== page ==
Preventing Substance Use Among Veterans

By: SUPE Editorial Team

Military life creates unique challenges for veterans and their families. Unfortunately, many military members struggle to leave the trauma of active duty behind. It’s common for them to struggle with substance use or mental health disorders.

Warning Signs of Veteran Substance Use

Preventing substance use among veterans begins with early intervention and not disregarding the problem when the red flags start to show.

Common red flags to look for may include some of the following:

Icon used to represent personality changes.

Personality Changes

Veterans often use alcohol or drugs to cope with their emotions. This may include a drastic change in their personality. This can be particularly true if they have suffered physical injury, struggle with chronic pain, or deal with emotional problems. When you notice personality changes, it’s essential to take steps to understand why it is happening.

Icon used to represent inability to connect.

An Inability to Connect

It’s common for veterans to become emotionally distant. They may have trouble reconnecting with their spouse, children, friends, or family. When anyone close to them notices this, it’s crucial to intervene and seek counseling. Drug and alcohol use may occur as a way of coping with becoming emotionally distant.

Icon used to represent financial trouble.

Financial Trouble

Transitioning back to civilian life is not easy. Veterans struggling with emotional or physical health problems will find it challenging to find employment. If there is already an underlying substance use problem, they will experience financial trouble. Many veterans struggle to access the benefits they need and will turn to drugs or alcohol to manage physical and emotional pain.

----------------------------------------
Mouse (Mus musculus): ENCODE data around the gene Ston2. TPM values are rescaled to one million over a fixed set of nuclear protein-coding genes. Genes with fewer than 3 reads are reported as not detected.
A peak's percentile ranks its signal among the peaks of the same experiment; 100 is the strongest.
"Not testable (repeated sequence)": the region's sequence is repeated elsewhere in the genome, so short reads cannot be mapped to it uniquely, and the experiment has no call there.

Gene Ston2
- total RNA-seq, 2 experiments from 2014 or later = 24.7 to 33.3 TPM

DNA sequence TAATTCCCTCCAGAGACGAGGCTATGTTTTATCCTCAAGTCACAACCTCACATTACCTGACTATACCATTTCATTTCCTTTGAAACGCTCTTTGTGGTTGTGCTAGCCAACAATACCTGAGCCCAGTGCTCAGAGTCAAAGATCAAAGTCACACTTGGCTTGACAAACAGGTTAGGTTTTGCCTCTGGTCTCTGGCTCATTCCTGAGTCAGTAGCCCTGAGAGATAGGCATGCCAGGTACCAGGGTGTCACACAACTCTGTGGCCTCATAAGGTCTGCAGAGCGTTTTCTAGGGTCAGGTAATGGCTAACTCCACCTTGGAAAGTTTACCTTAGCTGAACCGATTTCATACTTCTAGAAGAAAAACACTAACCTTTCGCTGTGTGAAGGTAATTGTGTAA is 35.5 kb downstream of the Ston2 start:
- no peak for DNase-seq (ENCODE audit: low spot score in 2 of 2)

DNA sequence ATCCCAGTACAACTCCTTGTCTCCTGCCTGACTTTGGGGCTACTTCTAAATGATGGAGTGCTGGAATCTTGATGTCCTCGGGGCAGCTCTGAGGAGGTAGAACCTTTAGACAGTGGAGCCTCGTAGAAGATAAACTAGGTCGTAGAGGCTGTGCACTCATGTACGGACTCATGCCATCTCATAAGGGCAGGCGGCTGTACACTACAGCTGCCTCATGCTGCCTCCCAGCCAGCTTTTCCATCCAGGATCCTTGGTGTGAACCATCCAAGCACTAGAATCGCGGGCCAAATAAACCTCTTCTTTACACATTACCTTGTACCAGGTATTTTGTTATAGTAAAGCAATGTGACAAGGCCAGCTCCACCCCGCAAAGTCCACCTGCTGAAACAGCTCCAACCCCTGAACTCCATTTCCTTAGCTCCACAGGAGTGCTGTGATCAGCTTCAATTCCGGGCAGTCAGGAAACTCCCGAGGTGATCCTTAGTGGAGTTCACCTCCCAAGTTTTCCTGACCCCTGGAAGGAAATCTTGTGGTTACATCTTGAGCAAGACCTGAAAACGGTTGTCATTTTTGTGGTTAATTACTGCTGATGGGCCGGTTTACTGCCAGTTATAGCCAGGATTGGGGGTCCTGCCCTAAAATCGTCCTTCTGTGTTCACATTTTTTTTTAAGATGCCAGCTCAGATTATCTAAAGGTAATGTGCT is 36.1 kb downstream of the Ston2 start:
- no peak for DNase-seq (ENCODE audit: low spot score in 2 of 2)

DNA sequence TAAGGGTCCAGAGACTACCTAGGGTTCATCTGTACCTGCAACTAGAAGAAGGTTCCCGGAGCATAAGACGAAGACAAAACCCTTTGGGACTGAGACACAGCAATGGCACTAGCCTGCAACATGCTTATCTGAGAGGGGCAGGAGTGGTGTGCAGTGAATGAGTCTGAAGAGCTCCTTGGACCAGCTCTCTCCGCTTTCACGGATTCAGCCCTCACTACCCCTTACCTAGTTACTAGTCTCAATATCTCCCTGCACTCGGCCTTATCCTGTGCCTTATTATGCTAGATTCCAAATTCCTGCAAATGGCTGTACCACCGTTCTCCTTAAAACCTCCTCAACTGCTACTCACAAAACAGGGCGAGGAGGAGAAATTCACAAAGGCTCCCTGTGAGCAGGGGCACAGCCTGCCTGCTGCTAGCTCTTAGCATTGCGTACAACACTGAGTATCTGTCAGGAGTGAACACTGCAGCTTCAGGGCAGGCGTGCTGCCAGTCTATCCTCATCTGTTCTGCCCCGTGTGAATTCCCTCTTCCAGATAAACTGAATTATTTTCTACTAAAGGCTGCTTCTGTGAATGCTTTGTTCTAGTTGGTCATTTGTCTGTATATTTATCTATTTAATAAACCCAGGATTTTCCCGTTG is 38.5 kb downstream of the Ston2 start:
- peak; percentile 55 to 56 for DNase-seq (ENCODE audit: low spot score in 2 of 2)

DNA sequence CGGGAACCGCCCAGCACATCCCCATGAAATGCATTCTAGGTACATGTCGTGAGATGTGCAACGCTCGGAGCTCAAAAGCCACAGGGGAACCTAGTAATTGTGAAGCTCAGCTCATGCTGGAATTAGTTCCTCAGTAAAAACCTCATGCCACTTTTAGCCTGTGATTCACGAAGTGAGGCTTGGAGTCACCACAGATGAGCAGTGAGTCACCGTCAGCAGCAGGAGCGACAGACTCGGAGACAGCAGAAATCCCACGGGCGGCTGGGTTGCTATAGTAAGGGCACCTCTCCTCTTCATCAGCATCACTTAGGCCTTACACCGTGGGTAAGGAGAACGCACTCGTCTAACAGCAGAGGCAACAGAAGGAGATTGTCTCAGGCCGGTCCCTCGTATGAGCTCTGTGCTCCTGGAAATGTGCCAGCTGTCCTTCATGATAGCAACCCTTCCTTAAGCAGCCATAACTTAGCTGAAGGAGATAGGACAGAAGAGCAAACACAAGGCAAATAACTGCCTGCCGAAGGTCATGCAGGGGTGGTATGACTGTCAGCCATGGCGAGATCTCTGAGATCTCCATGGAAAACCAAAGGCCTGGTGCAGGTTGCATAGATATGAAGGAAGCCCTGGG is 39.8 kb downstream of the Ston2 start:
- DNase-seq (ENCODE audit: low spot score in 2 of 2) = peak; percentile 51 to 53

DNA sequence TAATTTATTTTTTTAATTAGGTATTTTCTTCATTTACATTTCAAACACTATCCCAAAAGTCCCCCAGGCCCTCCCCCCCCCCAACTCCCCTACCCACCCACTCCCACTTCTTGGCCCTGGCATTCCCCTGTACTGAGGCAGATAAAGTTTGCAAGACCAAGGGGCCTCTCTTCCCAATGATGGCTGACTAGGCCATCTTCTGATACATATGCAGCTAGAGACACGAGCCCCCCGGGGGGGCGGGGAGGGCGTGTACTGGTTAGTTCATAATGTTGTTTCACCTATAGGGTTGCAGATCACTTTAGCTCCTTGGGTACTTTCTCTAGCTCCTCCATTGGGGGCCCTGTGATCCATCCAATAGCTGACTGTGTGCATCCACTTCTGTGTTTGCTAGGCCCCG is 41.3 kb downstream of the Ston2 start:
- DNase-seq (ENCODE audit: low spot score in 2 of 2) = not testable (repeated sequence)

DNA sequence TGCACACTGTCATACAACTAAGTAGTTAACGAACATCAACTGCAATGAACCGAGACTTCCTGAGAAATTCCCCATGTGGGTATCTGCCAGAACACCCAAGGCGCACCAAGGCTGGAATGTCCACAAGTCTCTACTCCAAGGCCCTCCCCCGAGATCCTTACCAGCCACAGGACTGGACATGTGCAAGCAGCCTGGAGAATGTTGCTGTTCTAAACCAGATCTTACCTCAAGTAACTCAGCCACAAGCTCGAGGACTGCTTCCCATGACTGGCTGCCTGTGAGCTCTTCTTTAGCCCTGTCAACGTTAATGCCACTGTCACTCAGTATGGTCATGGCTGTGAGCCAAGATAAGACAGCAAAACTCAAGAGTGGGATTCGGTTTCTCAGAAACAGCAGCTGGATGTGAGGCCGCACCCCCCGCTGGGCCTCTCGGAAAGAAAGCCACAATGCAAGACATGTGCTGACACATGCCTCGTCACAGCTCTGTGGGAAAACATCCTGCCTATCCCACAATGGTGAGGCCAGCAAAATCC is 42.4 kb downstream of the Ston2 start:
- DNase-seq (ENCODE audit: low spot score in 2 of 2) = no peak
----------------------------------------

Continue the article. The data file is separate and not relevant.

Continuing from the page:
Preventing Substance Use Among Veterans

Screening and brief intervention are effective. Routine screening for problem drinking and drug use is an effective strategy for decreasing substance misuse among veterans. Health professionals have access to countless screening methods.

Substance use and mental health treatment should be integrated into primary care, whether through the VA or the private sector, where addiction is treated.

Veterans should also have access to resources to help them strengthen their coping skills. This can ultimately help increase psychological strength and positive performance. It also reduces the incidences of maladaptive responses.

Overall, it should be about helping veterans overcome the risk factors related to their military service. This can be an essential step in ensuring they live happy and successful lives.

How Families Can Speak to Their Loved Ones

Learn

Learn the facts about drugs and alcohol. It’s a good idea to be a reliable source of factual information. It also helps when understanding what a person is experiencing.

Timing Matters

Choose a good time and place. While it is ok to express concern about their drug or alcohol use, you would want to avoid the conversation when they are under the influence of these substances.

Be Patient

Be patient, and show compassion and concern. Tell them you are worried and care about their well-being. Express concern about how the drugs have impacted their life.

Don’t Judge

Avoid lecturing and casting judgment. The goal is to have two-way communication. Listen to what they are saying.

Help

Help them find treatment and offer support.

Additional Veteran Resources

Helpful Articles

SAMHSA Logo

Help for Service Members and Their Families

An article from SAMHSA on resources for service members.

NIH Logo

U.S. Military veterans and the opioid overdose crisis

Information about U.S. Military Veterans from the National Institutes of Health

The Washington Post Logo

Addiction recovery can be tough for veterans

An article from The Washington Post on tips for veterans.

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SUPE IS A NONPROFIT PLATFORM FUNDED AND HOSTED BY DRS. IT IS THE DRUG EDUCATION AND PREVENTION SECTION OF DRS & ADDICTED.ORG.

IT WAS CREATED TO FURTHER DRS’ MISSION TO EDUCATE PEOPLE AND TO PREVENT SUBSTANCE USE DISORDER.